The term “hoarder” is one you hear a lot these days. At one time the term was used to refer only to those with a profound and psychological inability to limit their attainment of possessions and/or the inability to dispose of them once they have been attained. Nowadays, the lapel of hoarder is pinned on anyone who has a lot more possessions than is usual. As an estate sale professional, I have first hand experience with the hoarding behavior of the American people, at least those on the west coast. A few days ago, I read an excellent blog called So Many Things, So Little Prosperity, (written by William L. Scurrah, a retired college English instructor who writes about “a deeper view of important ideas and issues”) that presented some of his ideas about why there are so many hoarders in today’s society. In my comments on his post, I added my findings to his, and this is basically what I wrote.
Most hoarder households I have worked on (and there have been many) have fallen into one or more of these categories:
- Adults with a home full of their own purchases who have inherited the household belongings of their parents or other relatives. This may be directly related to the category of people who hang on to things because of the memories associated with them, but it may have other reasons: people are often so busy that, at the time, it just seemed easier to put all that stuff into the garage or storage unit until one has more time to deal with it. It can also be a form of perceived savings for the future.
- People (mostly the elderly or those who have limited mobility for whatever reason) who have been lured in by the ease and the promises that they have found on late night shopping channels.
- People who have made a lifestyle choice or have been forced by the economy to downsize, which leaves them with all the huge household trappings crammed into a much smaller space.
- People with an ingrained thriftiness that butts up against the cheap products being produced today, which can lead to an abundance of broken purchases that that the person still hopes can be fixed or somehow still be of use.
- People who hang on to stuff because of the memories associated to them. Maybe it’s due to the fast pace at which today’s society changes, but many people–the elderly chief among them probably because they have so many years to hold on to–cling to things that still are “the way they were”.
- Many are collecting as a safeguard against a bad economy: buy at a cheap price now (often by shopping at garage sales or discount stores) so that they will have it later when it will be much more expensive to purchase.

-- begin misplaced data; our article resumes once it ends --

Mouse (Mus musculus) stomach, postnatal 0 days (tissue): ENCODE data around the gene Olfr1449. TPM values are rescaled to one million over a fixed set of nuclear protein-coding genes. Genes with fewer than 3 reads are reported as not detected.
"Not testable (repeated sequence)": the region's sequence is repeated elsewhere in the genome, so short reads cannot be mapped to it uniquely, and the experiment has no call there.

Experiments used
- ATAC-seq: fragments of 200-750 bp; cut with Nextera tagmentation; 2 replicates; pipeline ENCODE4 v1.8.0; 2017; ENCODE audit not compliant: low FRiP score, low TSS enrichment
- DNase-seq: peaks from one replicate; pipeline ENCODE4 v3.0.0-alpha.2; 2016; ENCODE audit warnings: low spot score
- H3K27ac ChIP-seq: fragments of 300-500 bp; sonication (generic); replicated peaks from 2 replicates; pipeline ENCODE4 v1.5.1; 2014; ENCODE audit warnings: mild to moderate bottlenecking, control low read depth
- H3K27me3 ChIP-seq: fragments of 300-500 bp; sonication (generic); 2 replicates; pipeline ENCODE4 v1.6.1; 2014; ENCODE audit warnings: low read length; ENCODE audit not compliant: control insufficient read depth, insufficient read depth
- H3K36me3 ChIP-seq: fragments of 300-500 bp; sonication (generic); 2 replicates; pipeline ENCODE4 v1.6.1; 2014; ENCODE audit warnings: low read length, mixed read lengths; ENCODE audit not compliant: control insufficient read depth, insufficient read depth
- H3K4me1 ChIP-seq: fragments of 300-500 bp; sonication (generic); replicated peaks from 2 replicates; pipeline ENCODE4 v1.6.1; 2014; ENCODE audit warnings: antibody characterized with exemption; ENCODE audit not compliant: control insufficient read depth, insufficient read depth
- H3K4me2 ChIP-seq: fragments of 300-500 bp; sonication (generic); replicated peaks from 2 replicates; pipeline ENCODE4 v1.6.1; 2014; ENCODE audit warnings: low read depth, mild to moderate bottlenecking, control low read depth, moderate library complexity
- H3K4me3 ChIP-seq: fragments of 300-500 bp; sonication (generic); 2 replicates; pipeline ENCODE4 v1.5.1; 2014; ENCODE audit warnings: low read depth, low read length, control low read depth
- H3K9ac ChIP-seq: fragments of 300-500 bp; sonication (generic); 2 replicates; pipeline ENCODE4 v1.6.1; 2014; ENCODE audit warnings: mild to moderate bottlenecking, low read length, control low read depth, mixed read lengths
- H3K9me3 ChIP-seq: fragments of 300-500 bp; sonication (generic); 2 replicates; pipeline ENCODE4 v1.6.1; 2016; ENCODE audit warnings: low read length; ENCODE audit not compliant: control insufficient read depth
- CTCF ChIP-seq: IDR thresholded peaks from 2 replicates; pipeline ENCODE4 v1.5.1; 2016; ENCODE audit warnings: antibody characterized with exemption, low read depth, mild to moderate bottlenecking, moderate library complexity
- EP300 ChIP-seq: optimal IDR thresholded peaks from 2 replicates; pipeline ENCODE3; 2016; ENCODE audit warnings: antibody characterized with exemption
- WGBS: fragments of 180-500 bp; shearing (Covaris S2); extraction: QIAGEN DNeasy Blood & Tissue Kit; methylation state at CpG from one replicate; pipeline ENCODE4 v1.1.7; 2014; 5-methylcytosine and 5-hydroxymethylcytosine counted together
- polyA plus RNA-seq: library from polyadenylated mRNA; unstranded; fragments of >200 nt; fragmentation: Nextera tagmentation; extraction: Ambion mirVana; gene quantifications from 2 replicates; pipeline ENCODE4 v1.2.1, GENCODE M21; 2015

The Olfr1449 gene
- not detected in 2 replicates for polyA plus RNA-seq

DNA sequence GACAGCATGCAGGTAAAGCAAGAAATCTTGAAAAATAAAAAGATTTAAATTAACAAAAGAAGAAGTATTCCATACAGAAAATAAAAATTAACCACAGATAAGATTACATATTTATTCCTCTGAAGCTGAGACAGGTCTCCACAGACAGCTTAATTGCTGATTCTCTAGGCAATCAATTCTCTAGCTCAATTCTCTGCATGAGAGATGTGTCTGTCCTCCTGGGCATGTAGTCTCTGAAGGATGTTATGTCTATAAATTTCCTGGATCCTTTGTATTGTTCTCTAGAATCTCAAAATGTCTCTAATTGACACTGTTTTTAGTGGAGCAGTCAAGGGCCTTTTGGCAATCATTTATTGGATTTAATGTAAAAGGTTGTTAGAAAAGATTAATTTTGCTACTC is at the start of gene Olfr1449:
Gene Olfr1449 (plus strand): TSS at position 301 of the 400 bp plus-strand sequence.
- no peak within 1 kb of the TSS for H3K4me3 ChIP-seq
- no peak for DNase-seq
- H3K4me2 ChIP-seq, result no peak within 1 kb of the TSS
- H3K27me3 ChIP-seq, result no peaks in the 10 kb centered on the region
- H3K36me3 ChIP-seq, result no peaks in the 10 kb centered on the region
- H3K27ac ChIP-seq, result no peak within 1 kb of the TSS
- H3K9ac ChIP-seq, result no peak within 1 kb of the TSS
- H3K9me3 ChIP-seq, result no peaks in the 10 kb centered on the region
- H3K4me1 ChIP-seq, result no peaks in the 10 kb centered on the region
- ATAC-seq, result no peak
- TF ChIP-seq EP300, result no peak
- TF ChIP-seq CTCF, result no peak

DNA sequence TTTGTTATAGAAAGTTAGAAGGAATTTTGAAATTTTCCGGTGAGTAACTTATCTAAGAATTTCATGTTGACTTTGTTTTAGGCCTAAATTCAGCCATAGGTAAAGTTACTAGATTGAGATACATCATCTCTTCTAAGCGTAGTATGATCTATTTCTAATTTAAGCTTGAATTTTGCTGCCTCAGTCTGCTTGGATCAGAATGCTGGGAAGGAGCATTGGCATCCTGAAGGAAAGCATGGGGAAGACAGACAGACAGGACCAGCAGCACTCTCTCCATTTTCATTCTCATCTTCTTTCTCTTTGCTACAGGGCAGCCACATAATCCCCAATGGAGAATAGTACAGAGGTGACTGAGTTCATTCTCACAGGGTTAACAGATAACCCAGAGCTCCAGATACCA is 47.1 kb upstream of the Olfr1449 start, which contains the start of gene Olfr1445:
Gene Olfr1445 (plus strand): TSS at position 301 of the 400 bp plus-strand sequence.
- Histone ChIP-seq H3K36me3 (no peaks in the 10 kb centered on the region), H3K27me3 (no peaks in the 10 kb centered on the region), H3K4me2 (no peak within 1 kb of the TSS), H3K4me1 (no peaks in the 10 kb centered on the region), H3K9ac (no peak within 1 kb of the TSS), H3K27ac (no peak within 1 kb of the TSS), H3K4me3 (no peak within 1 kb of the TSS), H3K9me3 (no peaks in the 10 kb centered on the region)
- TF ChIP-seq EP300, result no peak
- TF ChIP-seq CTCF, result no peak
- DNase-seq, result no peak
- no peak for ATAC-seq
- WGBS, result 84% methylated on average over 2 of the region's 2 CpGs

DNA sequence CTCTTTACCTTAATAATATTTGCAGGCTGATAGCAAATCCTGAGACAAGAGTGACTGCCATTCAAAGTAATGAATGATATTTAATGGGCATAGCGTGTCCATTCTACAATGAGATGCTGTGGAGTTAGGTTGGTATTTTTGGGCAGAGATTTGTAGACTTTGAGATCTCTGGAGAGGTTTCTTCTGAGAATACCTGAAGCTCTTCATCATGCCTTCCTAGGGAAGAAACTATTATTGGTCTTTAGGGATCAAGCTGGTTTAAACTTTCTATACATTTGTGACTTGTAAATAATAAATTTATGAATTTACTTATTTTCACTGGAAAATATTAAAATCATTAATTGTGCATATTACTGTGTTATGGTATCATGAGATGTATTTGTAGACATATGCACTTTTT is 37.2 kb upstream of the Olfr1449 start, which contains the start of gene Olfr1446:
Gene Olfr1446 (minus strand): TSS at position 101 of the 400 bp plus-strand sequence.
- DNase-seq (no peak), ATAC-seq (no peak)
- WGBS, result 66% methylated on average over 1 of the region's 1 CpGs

- Rarely have I encountered a hoarder of expensive symbols of a conspicuous consumption (though I did just do a downsizing sale in an expensive community that contained exactly that). Perhaps I have found less examples of this kind of hoarder because family members are often happy to obtain all of these types of hoarded possessions, and it therefore doesn’t make it into the sale.
- People with a compulsive or pathological hoarding disorder, which (according to Wikipedia) ” is the acquisition of possessions (and failure to use or discard them) in excess of socially normative amounts, even if the items are worthless, hazardous, or unsanitary. Compulsive hoarding may impair mobility and interfere with basic activities, including cooking, cleaning, hygiene, sanitation, bathroom and sleeping.”
Whatever the reasons, our society is indeed becoming a hoarder nation. It’s good for my business (who else wants to deal with the masses of possessions), but I’m unsure what it says about our lifestyles in the long run.
Image via Wikipedia
You know the kind of client I mean: they hound you, bully you, accuse you of cheating them or of not knowing your business. They claim you made promises that you never did, never would. They bitch, moan and complain about everything despite all your best efforts to give them your usual, excellent service. I know what you’d like to do, but maybe there are some things to try on them before you act rashly.
Let me make this perfectly clear right up front: I don’t have any secret weapons against angry, crazed clients. However, I believe there are a few tools that might help against the more ordinary kinds.
- First and foremost, always get a signed contract before you begin ANY work. If you don’t already have a good contract, you might consider asking a lawyer to draw one up for you. If you already have one, you might consider having a lawyer look it over. Don’t give in when your client says that they are so busy but will get you one “soon”. Get the contract signed first. Once you have a contract in place, make sure you follow it.
- Don’t make any promises to your client that you can’t keep. Know your limitations and stay within them.
- Make sure you schedule enough time to adequately do the job you were hired to do.